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New High-Speed RFID Tag Machine
Matrics announces a new system to assemble billions of low-cost RFID tags per year.
Sep 18, 2003—Sept. 19, 2003 - Matrics, an RFID systems provider, announced at this week's EPC Symposium a new high-speed RFID tag assembly machine that, when fully operational, could produce up to 70 billion RFID tags per year. Such advances in assembly technology are needed to meet the demand as companies begin tracking billions of cases and pallets moving through the global supply chain.
The new assembly process is called PICA, which stands for Parallel Integrated Chip Assembly. Piyush Sodha, the CEO of Matrics, compared the new machine to Gutenberg's development of a printing press with moveable type. "Gutenberg came up with a number of innovations, such as movable type and faster drying ink," he said. "Similarly, we have come up with several innovations that will transform tag assembly."
Matrics is a member of the Auto-ID Center, which has been striving to create a low-cost RFID tag to carry Electronic Product Codes. Sodha said that with this new technology, Matrics could produce tags for 5 cents each at very high volumes. The only other company that has made such a claim is Alien Technology, which has patented a mass-assembly process known as Fluidic Self-Assembly. Philips Semiconductor is also working on assembly process that uses vibration to shake chips into holes so antennas can be attached to them (see Philips Unveils Low-Cost Chip Plans).
One of the key innovations is a fast-curing adhesive that can be used to attach the microchip to the antenna and the ability to place several chips on antennas simultaneously. The faster the adhesive cures, the faster the machine's throughput. Sodha said the curing takes place in less than a second with the new adhesive.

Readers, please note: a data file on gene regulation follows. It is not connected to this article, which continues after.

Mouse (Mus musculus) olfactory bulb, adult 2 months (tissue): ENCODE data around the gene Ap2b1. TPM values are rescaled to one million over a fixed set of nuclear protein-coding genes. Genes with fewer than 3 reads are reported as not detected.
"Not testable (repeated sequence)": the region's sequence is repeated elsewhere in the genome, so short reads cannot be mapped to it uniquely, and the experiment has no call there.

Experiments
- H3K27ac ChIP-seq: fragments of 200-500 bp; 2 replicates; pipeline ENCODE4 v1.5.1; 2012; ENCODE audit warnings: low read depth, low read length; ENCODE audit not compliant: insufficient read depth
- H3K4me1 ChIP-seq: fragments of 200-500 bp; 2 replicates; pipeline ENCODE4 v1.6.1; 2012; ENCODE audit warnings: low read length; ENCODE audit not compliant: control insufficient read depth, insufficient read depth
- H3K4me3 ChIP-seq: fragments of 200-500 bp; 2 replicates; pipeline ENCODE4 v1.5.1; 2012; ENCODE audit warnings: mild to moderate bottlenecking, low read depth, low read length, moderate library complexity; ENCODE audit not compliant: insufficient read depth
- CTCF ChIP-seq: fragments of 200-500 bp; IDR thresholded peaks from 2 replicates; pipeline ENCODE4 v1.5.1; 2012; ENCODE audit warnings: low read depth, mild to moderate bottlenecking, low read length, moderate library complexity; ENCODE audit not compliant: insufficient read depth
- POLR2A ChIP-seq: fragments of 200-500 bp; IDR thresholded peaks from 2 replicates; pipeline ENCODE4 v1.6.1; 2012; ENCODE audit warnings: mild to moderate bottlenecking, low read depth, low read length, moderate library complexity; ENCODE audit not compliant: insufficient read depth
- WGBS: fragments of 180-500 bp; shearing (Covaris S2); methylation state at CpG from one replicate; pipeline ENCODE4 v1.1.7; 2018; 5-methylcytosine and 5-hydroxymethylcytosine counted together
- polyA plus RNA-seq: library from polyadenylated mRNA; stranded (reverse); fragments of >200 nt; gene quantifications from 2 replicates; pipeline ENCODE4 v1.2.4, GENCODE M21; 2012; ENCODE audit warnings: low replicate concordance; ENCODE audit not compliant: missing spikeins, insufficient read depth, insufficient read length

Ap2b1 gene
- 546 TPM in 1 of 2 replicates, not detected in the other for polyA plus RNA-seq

Another innovation is the ability to place several microchips on printed antennas simultaneously. Today, most machines have one antenna after another on a roll. The chip is added and the "inlay"—chip and antenna on a substrate—can then be converted into a finished RFID label.
Matrics has developed a way to have several antennas side by side. The antennas are printed with conductive inks on rolls of plastic or paper. The rolls are fed in a continuous stream into the PICA machine. Tiny robotic heads punch the chips down onto antenna connection points with adhesive. Ultraviolet light cures the adhesive almost immediately.
The tags are then scanned and any tag that doesn't respond is marked. When the sheets of antennas with chips are cut into RFID tags, those marked as defective are removed. The company, which built a PICA prototype machine this past spring, has filed 15 patent applications.
Currently, machines that use flip-chip assembly—adhesive is applied to pads on a microchip and then the tag is flipped over and pressed onto the antenna—can assemble 8,000 RFID tags per hour. Matrics says one PICA machine will be able to produce millions of tags per hour. Just as Gutenberg could run off pages of text, Matrics says PICA will create entire "pages" of RFID tags at once.
A PICA production machine, which will be installed at Matrics' headquarters in Columbia, Md., will begin production in first quarter 2004. Sodha said that in order to fulfill the eventual demand for billions of tags to track cases of product, PICA machines will have to be located around the world, close to the major centers of manufacturing, to save time and shipping costs. The company is now looking for partners that will run PICA assembly machines and produce tags for manufacturers in Asia, Europe and Latin America.
Matrics also announced that it has teamed up with Apriso, Long Beach, Calif. software company that sells real-time, collaborative supply and manufacturing applications. The two companies will work together to deliver inventory- and asset-management systems to businesses looking to deploy RFID technology. The two companies recently collaborated on a first-of-its-kind warehouse tracking system for one of the world's largest paper and forest products companies.
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